Having just graduated from the Graduate Diploma in Fine Art, Annabel Ludovici Gray takes time out to talk to us about how she moved away from the usual ‘white cube’ studio space for the recent Undergraduate Degree Show and her plans to continue her work by doing the MA Fine Art at Chelsea.
Describe your experience at Chelsea in 3 words:
CHALLENGING, INVIGORATING, and INTENSIVE
Please tell us about your work over the last year:
Using Chelsea’s resources and workshops from film to woodwork and ceramics gave me the opportunity to develop in areas of particular interest. The in-house and off-site exhibitions built into the programme have allowed me to explore areas moving towards a more personal and immediate concern. The works have culminated in a use of ready made objects representing female forms and vulnerability. The most exciting realization was the fact my work has become completely unrecognisable to myself and from where I began eight months previously. I have concluded that the site-specific piece at the off-site group exhibition The Safehouse, Peckham, was my turning point.
Please tell us about your work for the final show:
For my end of year show I took myself out of the studio and away from my familiar comfort zone. Looking beyond the given format, I made independent decisions regarding alternative space which had potential and was different from the ‘white cube’ studio space. I discovered interesting architectural possibilities within the Chelsea site that could house my work. In the final show, the work and the location of an historical architecture space become one, a site-specific piece. During the making of the work, the history of this former not necessarily very different since its own construction, played on my mind:the space and piece of work lent itself to the environment which had its own intimacy and curiosity. Thus the work made ‘in situ’ continued to be centred around my interest with the human form, its suggestion of the fallen and vulnerable female. The materials employed were natural fibres, namely cotton, sodden straw and soil. The searching concluded in a degree show of my year’s journey and this particular site-specific piece was able to be returned to the earth as decomposable matter.
What was your greatest challenge in working towards the degree show?
I concluded I had arrived at a new departure and sticking with this was a challenge itself. The journey I had experience had been bumpy, with much risk-taking and all the while feeling totally out of my usual area of comfort. Throughout times of doubt and questioning, I always came back to the point of reference that it was a privilege to be doing and indulging in what I considered to be a pleasure, no matter how much I may wrestle with its complications. If it caused me much self-doubt, the outcome had to be good: perseverance and belief were crucial.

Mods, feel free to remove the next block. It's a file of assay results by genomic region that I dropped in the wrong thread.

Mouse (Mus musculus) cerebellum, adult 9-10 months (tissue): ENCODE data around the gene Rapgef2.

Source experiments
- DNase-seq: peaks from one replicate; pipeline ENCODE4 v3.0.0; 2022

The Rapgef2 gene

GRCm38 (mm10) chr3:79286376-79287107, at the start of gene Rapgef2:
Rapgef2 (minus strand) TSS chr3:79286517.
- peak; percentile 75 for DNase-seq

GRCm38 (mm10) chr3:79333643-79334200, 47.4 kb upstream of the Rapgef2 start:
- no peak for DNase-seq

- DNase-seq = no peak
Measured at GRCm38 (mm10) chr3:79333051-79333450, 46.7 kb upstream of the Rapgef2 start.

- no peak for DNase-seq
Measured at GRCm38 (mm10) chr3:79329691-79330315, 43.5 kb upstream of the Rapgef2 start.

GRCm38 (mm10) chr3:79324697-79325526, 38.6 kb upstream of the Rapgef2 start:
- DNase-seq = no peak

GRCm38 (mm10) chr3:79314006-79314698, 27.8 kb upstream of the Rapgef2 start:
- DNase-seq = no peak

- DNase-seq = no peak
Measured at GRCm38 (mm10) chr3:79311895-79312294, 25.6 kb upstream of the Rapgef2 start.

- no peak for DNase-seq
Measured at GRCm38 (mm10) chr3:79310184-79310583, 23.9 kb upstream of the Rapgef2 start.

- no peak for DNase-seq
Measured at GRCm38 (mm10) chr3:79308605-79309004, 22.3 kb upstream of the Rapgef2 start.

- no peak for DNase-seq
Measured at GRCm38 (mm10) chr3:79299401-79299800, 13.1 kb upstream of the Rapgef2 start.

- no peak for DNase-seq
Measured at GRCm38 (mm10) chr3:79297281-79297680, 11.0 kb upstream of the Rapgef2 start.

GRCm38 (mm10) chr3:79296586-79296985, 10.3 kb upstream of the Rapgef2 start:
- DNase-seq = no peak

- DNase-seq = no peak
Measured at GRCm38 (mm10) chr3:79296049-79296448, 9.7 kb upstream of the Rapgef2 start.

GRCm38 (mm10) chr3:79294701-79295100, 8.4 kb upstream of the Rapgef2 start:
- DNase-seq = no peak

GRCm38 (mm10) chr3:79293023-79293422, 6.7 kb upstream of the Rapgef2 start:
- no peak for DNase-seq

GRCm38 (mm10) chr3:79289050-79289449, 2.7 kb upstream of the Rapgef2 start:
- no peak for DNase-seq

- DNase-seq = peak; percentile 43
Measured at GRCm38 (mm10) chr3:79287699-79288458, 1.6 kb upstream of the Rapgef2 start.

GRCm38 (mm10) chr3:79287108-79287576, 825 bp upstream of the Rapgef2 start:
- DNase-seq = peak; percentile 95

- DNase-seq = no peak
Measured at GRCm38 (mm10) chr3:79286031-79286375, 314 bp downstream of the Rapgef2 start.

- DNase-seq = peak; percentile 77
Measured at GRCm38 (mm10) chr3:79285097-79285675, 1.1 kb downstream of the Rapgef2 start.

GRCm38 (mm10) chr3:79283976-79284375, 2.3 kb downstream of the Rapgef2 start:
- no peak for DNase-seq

What do you see yourself doing after you graduate, what are your career ambitions?
The Graduate Diploma in Fine Art course enabled an advantageous and necessary year for me to gain worthwhile experience required to progress in contemporary art thinking. The supportive theory and key lectures as well as resources have allowed development. The validity of this course can be used as a stepping-stone to arrive ready to meet the demands of the next level. I start the MA in Fine Art next year and from there my potential as an artist to really begins.
What have you enjoyed most about studying at Chelsea?
Having spent years away from the making of art, The Graduate Diploma in Fine Art at Chelsea has enabled that thinking and doing with my hands to finally come to fruition. The supportive theory and key lectures as well as resources have allowed me to develop my own critical thinking and my place in the contemporary art world. The location of Chelsea’s site cannot be overlooked; this particular plot alongside the river Thames and Tate Britain is hugely steeped in a fascinating history. How many other art colleges in the world can claim to have their lecture theatre situated above ‘the morgue’!
What have you most enjoyed about the area around Chelsea? Any tips?
I enjoy the freedom to cycle around London and therefore the central location of Chelsea in the heart of London is a real advantage as a place to work in the studio. From here it’s quick and easy to take the tube to galleries in the West End or the East to Shoreditch. The immediate area of Chelsea is alive with activity in the sky, the roads with neighboring Westminster and the Houses of Parliament and the busy River Thames. If inspiration in the studio is flagging, it’s worth taking the Tate’s River Boat from Tate Britain to Tate Modern from the doorstep of Chelsea.
What would you say to someone who is thinking about doing your course? Any advice?
Don’t waste time considering, get on and apply; nothing ventured is nothing gained! When you arrive, be prepared to hit the ground running.